The answer is there in your business goals. You can give a framework and structure for the things to be tracked so as to get valuable insights from the product analytics. A few examples of product-focused business goals are user activation, user retention, user referrals, user engagement and so on. While these are some business goals which are product-focused, other business goals can be around marketing, finance or engineering. All of them form the spectrum helping you drive the success of your business.

Now, we’re going to go over how to create a tracking plan or an implementation plan. It’s a document that assists you in mapping your business goals to specific events and properties you wish to track in order to get answers to the questions about these goals. There’s no need to be technical when writing a tracking plan. All you have to do is start with the business goals that are defined in the last step then, break them down into key questions which you want the answers to about your product and identify patterns of behaviour to answer the questions. Once they are identified, all’s left to do is map them to the patterns and voila, that’s your implementation plan. A great thing about the tracking plan is that it provides the structure to ensure that all the data being sent is high quality, highly valuable and understandable to the team running product analytics.

Once you start with the analytics part, it’s important to have a hypothesis beforehand. It’s an educated guess which can be proved or disproved by going through the data, so it gives the frame to look at the right things and run the correct reports resulting in a lot of insights.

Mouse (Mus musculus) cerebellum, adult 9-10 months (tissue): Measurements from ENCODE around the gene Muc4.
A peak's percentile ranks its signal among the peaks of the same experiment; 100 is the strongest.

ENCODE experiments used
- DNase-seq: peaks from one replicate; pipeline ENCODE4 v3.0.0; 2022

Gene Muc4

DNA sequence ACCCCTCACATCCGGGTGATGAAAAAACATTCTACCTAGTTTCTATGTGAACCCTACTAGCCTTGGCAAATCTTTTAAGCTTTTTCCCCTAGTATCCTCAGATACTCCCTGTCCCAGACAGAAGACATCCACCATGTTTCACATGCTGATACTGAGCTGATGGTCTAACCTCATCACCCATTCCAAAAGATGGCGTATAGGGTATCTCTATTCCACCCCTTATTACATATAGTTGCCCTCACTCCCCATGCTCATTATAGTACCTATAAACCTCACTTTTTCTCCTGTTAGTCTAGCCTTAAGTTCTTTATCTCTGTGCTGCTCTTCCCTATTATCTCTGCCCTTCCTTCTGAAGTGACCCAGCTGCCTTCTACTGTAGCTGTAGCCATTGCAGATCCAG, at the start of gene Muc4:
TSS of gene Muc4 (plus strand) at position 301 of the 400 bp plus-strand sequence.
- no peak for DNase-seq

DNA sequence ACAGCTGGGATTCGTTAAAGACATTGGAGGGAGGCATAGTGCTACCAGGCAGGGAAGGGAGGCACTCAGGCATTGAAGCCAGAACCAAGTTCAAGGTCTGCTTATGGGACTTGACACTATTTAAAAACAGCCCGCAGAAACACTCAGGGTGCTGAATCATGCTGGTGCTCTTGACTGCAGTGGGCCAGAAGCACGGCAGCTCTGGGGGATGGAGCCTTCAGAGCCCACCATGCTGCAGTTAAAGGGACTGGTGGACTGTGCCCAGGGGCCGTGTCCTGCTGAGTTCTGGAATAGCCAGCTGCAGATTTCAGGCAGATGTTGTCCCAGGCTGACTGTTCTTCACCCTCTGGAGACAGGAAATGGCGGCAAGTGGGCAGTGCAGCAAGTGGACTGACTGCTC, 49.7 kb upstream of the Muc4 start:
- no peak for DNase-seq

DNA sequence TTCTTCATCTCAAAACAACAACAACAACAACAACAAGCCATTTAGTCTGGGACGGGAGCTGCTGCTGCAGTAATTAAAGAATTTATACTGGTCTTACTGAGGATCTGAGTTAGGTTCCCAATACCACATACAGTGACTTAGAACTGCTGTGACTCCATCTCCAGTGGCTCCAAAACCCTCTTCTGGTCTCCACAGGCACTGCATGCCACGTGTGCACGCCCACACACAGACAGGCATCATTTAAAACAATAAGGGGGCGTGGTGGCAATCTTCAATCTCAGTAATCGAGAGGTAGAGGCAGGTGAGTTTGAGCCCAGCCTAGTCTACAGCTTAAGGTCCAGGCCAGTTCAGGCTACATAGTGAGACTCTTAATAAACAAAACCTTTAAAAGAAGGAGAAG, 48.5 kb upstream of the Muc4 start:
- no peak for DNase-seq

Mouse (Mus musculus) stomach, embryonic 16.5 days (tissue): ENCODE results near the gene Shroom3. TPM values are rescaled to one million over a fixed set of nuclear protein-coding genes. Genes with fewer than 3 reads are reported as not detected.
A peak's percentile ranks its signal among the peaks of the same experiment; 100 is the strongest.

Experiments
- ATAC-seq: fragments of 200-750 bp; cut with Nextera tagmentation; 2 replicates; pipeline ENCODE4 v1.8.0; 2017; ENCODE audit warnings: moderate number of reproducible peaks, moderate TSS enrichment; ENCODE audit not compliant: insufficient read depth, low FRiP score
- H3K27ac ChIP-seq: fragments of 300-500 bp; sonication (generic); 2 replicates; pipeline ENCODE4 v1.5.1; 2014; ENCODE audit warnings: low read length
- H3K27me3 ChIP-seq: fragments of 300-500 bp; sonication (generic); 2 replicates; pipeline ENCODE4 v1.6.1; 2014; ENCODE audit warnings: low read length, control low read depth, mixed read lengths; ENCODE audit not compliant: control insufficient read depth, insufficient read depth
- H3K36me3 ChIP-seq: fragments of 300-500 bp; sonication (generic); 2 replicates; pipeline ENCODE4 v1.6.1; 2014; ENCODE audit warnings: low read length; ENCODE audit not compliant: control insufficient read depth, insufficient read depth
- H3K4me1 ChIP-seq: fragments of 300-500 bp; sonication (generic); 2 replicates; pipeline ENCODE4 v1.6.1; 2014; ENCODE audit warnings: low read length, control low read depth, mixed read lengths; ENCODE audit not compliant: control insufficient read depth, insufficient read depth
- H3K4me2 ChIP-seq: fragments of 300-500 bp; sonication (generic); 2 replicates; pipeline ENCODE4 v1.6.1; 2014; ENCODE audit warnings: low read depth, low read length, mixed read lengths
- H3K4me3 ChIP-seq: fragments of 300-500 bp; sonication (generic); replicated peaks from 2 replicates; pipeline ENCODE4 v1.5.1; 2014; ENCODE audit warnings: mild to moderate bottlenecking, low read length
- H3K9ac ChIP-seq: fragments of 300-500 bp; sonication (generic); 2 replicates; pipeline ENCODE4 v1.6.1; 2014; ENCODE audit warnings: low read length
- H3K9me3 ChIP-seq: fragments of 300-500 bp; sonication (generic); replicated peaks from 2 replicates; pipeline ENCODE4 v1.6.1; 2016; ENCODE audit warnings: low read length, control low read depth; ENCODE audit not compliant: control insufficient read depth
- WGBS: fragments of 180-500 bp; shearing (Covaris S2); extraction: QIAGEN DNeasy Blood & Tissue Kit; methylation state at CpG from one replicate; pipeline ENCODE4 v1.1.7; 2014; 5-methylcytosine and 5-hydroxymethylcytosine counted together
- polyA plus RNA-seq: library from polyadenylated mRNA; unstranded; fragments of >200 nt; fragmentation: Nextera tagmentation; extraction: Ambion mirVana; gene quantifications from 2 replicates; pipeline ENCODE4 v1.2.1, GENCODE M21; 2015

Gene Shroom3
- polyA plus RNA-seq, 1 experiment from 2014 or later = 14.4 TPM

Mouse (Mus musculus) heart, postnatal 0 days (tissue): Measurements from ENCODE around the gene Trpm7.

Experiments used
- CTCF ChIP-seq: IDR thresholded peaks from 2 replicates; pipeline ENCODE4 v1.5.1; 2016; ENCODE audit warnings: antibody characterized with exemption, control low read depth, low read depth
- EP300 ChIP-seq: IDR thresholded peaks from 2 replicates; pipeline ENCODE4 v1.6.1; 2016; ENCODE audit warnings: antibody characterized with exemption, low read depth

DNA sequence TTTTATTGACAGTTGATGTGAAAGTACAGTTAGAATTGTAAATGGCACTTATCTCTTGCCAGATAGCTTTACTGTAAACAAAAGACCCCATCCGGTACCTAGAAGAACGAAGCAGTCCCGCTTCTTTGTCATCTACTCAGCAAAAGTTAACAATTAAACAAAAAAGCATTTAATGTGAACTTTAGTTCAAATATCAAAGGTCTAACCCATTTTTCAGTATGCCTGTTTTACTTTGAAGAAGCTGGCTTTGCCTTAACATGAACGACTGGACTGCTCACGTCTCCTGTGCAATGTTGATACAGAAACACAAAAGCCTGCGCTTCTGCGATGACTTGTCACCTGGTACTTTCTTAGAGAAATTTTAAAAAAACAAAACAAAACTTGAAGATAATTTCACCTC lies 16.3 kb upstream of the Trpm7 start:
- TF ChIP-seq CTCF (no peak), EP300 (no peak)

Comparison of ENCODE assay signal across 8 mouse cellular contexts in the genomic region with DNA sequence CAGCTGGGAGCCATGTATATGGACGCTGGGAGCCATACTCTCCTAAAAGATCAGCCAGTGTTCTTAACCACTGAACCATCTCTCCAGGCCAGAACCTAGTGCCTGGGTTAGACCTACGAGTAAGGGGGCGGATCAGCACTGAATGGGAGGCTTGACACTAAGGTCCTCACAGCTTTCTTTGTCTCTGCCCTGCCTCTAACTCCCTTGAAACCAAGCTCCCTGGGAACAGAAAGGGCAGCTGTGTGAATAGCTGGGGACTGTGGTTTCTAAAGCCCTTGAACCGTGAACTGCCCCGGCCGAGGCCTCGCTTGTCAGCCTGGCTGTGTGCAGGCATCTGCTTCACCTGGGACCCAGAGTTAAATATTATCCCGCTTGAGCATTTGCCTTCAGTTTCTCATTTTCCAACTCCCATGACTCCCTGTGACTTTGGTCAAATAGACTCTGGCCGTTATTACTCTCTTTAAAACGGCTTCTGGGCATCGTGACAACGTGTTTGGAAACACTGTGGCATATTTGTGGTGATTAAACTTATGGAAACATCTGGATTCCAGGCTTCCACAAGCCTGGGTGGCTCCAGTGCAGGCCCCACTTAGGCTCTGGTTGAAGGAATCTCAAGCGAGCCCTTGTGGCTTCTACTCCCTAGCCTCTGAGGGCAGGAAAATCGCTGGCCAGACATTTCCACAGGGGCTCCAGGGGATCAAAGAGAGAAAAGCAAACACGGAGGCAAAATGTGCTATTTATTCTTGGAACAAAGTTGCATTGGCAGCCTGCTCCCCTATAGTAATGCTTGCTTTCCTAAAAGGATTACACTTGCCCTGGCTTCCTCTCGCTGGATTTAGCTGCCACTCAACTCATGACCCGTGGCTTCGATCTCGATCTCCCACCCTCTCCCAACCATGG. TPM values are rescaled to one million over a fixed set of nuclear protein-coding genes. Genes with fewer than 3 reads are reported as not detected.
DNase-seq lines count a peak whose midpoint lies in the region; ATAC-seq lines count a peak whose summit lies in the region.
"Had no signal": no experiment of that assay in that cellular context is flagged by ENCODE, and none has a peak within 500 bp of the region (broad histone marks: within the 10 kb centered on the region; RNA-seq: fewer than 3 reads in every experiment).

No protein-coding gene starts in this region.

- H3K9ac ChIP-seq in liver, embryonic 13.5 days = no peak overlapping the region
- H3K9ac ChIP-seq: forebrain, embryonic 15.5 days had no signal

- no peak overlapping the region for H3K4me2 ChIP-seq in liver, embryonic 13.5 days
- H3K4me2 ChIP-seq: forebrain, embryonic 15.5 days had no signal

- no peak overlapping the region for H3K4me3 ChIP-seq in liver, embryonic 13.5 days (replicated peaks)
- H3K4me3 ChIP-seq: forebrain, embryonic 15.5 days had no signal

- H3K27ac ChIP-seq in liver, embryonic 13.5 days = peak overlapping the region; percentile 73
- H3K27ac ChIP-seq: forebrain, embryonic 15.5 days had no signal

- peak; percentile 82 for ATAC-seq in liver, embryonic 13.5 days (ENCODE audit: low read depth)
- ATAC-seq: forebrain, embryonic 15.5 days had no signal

To drive impact, I’m going to briefly discuss 3 reports commonly used in analytics of a product -

Segmentation Report:

A powerful tool to answer all the complex questions about behaviour of the users of the product like the types of the users. Another powerful type of segmentation report is comparing multiple events. It identifies the areas to invest the resources in for moving the needle of the business.

Retention:

As it can be guessed from the name, it’s used to understand how sticky the product is for the users. It focuses on the people completing events over time, which is done with a cohort analysis, users are grouped into different cohorts based on their completion of an event. The retention report is structured according to when the users first completed an event.

Funnels:

It’s to analyze a process in the product to comprehend where the users are dropping off from the key points of the conversion steps. It lets you dive into the behaviour patterns that you expect to see in your product.

(We’ve already talked about the processes while discussing the implementation plan or tracking plan.)

It is the funnel analysis that lets you know how effectively people are completing the flows.


I really hope you’ve a basic overview of product analytics and how essential as well as useful it is. After getting the insights from all the collected data, it’s time to take the required action. It could be anything from doing A/B testing to making changes to the product.

Arnob Mukherjee

Arnob Mukherjee

Building Olvy
Bangalore, India